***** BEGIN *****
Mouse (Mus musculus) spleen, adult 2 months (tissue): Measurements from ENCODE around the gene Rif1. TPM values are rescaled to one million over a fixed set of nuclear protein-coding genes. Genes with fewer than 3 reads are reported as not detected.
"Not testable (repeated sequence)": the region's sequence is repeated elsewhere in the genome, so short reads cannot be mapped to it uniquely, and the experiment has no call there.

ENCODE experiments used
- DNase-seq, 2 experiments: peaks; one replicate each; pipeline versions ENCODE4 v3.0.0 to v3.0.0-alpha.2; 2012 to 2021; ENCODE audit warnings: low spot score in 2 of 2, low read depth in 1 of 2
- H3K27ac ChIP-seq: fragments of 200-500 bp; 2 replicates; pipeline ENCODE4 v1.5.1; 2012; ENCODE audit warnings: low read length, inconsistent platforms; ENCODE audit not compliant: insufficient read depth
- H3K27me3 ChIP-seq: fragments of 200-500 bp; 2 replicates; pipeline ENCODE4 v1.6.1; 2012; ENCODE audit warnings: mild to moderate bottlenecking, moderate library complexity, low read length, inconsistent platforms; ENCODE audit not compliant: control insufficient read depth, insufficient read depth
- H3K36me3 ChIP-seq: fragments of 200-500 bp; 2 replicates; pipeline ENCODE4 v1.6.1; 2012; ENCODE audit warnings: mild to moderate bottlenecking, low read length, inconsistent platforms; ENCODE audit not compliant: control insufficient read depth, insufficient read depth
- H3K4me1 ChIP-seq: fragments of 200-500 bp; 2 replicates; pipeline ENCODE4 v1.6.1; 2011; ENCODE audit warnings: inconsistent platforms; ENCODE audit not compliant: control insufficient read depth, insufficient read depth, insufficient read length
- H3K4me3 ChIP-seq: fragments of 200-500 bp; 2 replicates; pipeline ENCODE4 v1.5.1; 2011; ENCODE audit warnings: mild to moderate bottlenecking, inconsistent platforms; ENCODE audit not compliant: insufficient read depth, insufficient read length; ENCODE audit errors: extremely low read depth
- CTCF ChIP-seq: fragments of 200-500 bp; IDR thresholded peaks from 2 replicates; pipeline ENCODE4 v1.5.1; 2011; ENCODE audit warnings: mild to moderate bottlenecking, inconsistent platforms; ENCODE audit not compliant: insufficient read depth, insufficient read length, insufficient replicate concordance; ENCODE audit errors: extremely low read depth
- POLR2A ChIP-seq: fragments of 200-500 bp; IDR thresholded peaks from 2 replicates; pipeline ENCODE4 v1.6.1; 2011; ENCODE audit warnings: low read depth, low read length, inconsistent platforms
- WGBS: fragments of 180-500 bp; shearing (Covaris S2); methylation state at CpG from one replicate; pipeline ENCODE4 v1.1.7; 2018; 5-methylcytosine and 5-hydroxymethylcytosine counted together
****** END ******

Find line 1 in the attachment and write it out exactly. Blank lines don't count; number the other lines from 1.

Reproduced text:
Mouse (Mus musculus) spleen, adult 2 months (tissue): Measurements from ENCODE around the gene Rif1. TPM values are rescaled to one million over a fixed set of nuclear protein-coding genes. Genes with fewer than 3 reads are reported as not detected.